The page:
Elizabeth Holmes relies on her tight entourage of friends as fraud trial nears its end

  • CNBC has learned Elizabeth Holmes has been calling former sorority sisters from Stanford to attend her fraud trial in support of her.
  • When approached at the courthouse the friends wouldn't reveal their identity.
  • Former friends tell CNBC that Holmes is betting on herself to clear her name.

SAN JOSE, Calif. — As Elizabeth Holmes testifies in her own defense, she's getting a little help from her friends. 

CNBC has learned Holmes has called former friends and sorority sisters from Kappa Alpha Theta at Stanford University asking if they would go to court as a show of support. Not all of her friends have accepted the invitation. A source close to the matter told CNBC one friend backed off because she was uncomfortable with the request.

Nevertheless, a small group of women — some from Holmes' early days at Stanford — are a regular part of the former Theranos CEO's entourage, which is now growing as she's on the stand.

The friends, who are frequently photographed with Holmes outside court, do not identify themselves when asked. Social media sleuths watching the trial thought one of the women who has been accompanying Holmes was Vanessa Kirby, the actress who played Princess Margaret in "The Crown" on Netflix.

Asked outside court if she were Kirby, she said, "I don't even know who that is." However last week, while in line to enter the courthouse, she told a reporter her name was in fact Vanessa. That wasn't true.

Her name is actually Jackie Lamping. However Lamping, who was in the same sorority as Holmes at Stanford, has not portrayed royalty on screen. According to her LinkedIn page, she is a marketing executive based in New York. She did not respond to CNBC's request for comment.

The "seen with friends" strategy is actually quite common, according to several legal analysts.

"Jurors are watching the behavior of the people who show up to support her," Katherine James, a trial consultant based in Los Angeles, said. "There is a strong belief that if there are people with you that the jury is going to like it will rub off on you."

But the strategy could turn against her.

"I'd be careful if I were Elizabeth Holmes," Alan Tuerkheimer, a Chicago attorney and trial consultant, said. "Of course, she's going to try and show an image that resonates with the jury, but if they see that as any kind of manipulative ploy to impress them then it could entirely backfire."

Another friend who has shown up regularly also has dodged reporters' questions about her name, divulging only that she played tennis and travels to San Jose for the trial.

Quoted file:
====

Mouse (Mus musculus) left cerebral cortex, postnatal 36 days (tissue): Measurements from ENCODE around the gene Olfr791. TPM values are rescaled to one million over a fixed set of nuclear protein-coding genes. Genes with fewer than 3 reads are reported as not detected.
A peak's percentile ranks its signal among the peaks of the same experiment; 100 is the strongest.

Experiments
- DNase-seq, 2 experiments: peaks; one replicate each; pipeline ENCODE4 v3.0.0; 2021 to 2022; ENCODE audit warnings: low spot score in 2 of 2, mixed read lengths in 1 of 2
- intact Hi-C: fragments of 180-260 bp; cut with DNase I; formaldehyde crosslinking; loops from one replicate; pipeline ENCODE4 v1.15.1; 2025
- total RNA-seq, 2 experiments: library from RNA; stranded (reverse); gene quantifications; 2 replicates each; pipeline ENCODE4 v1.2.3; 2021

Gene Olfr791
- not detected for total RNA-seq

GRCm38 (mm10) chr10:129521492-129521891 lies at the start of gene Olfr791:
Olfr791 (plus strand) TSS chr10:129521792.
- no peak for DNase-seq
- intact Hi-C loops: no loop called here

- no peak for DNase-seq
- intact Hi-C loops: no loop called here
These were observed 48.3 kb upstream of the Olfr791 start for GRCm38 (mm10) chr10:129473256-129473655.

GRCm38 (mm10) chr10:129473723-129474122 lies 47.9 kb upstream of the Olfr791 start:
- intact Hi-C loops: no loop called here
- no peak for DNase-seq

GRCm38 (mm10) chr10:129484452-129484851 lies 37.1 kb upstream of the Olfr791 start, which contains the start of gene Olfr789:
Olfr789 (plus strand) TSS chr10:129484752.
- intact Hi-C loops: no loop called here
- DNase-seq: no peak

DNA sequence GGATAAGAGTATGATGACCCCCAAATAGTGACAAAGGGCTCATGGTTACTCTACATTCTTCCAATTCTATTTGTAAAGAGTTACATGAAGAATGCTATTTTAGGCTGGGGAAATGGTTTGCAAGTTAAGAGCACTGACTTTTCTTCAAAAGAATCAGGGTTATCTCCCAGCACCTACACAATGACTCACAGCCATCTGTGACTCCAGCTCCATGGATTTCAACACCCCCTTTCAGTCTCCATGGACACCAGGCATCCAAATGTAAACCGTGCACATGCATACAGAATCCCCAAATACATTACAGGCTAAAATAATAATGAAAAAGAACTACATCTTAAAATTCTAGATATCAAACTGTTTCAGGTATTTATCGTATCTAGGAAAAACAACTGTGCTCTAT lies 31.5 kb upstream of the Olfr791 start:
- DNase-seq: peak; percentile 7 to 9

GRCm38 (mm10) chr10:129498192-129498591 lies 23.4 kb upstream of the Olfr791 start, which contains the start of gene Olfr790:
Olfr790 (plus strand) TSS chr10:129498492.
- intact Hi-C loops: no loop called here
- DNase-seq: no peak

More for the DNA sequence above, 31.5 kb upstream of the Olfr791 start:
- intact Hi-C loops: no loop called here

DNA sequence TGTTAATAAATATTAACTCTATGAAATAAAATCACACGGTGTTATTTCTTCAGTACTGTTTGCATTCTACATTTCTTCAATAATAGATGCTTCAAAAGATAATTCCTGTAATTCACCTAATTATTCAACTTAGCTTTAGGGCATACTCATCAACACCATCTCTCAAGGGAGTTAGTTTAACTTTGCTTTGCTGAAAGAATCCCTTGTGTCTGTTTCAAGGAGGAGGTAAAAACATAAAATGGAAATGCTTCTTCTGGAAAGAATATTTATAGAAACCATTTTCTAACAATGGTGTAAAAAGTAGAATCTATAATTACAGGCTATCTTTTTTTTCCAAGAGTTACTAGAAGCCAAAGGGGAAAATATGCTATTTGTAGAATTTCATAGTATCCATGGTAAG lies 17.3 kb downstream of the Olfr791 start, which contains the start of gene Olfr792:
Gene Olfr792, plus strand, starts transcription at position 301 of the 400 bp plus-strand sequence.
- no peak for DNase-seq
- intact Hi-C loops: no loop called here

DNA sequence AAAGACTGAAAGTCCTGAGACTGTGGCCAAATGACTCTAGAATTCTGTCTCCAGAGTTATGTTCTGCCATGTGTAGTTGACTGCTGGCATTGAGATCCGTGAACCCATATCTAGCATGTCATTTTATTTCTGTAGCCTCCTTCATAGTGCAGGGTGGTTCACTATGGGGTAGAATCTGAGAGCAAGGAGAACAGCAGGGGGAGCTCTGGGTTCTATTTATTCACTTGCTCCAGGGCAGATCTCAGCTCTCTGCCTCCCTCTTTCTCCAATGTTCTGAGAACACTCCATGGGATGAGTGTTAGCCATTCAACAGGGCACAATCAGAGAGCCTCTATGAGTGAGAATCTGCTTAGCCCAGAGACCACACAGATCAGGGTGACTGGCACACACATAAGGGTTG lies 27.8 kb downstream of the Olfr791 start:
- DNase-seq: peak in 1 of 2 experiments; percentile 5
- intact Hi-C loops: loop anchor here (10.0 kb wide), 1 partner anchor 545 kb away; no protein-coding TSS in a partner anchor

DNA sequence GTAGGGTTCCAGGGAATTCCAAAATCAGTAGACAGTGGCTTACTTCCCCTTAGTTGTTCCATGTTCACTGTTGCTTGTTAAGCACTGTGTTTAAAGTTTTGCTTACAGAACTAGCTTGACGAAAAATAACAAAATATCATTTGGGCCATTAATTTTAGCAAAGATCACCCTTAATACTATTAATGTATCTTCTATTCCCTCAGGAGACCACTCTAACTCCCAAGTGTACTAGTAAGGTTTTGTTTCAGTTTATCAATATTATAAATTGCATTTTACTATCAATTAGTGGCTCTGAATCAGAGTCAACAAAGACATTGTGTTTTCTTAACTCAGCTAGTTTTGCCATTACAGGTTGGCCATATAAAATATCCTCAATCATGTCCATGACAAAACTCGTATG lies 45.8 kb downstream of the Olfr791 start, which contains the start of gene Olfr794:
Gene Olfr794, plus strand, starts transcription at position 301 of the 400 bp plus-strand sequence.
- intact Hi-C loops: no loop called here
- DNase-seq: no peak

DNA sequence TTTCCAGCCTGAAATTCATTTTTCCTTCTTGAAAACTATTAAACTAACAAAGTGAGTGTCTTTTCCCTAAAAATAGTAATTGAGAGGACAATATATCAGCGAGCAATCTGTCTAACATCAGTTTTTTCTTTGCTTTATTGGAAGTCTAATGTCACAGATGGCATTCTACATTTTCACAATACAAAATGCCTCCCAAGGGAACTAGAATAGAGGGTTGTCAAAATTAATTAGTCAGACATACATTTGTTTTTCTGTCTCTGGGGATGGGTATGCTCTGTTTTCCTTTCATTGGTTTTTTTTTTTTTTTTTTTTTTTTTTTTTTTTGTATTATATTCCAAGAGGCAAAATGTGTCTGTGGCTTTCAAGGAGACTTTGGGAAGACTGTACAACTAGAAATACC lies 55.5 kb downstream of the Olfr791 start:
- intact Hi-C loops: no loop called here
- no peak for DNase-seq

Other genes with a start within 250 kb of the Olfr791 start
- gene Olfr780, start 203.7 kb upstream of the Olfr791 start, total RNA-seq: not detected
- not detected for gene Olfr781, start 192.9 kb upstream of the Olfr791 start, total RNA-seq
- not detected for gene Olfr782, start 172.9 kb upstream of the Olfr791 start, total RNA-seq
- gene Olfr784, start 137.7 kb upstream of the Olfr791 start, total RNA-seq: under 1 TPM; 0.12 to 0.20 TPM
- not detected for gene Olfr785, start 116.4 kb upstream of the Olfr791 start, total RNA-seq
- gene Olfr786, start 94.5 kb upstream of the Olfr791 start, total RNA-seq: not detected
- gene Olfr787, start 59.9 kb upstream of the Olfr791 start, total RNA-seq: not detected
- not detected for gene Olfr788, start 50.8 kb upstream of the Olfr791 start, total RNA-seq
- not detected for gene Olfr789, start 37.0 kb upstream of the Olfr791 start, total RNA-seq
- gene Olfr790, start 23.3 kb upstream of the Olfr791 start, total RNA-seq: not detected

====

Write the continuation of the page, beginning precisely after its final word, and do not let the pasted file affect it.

Asked her name by one reporter, the woman replied "I don't remember." In line with others in the early morning hours last week to enter the courthouse, she told CNBC that she's originally from Croatia, but was elusive about her identity.

Although standoffish with reporters, the two women hug and frequently chat with Holmes in the hallway during breaks. The questions over their identities isn't the first time a member of Holmes' camp has been less than forthcoming with the media.

At the start of the trial, her partner's father, William "Bill" Evans, attended jury selection casually dressed and said his name was "Hanson." Evans sat in the back of the courtroom and said he was merely a spectator. He did not return to court after NPR revealed his identity.

On the stand over the course of five days, Holmes has shown a glimmer of remorse. For example, she told the jury "I wish I had done it differently," when asked about adding the logos of drugmakers onto Theranos lab reports that were sent to investors.

"I think she's probably feeling like 'I will beat this,' she has a lot of optimism and a little bit of woe is me. I don't think there's guilt based on my conversations with her," a former close friend of Holmes said.

Attorneys for Holmes did not respond to CNBC's request for comment. While Holmes' testimony took trial watchers' by surprise, people who know her tell CNBC that she wants to control the narrative.

"She has an arrogance of nobody can do as good a job as I can," another former friend who knew Holmes well said. "My suspicion is that she didn't intend to testify, but after watching the trial unfold she decided that she's best suited to defend herself."

Holmes, who was able to persuade sophisticated investors to raise $945 million for Theranos, is gambling that she'll also be able to convince the jury that while she made mistakes she did not commit a crime.

"She has 945 million reasons to believe and be confident in her ability to persuade," the former friend said. "She can't help herself, look at the circus she has created around her with holding her mom's hand who she's not particularly close with and engaging acquaintances from Stanford for a show of force."

A former Theranos employee who was close to Holmes, and also asked not to be identified, said Holmes likely insisted that she take the stand.

"She has a really high tolerance for stress and risk," the former friend said. "That's what entrepreneurs do. But the kinds of risks that Elizabeth has taken the vast majority of the rest of us would never do."

On the stand, the jury and members of the public have seen a different side of Holmes than what she portrayed as CEO of Theranos. Prosecutors have zeroed in on the inconsistencies Holmes made to investors, journalists and in prior civil depositions.

Facing possible prison time, former friends of Holmes all say she's betting on herself to clear her name.

As Holmes wrote in a note to herself shown in court this week, "I know the outcome of every encounter."

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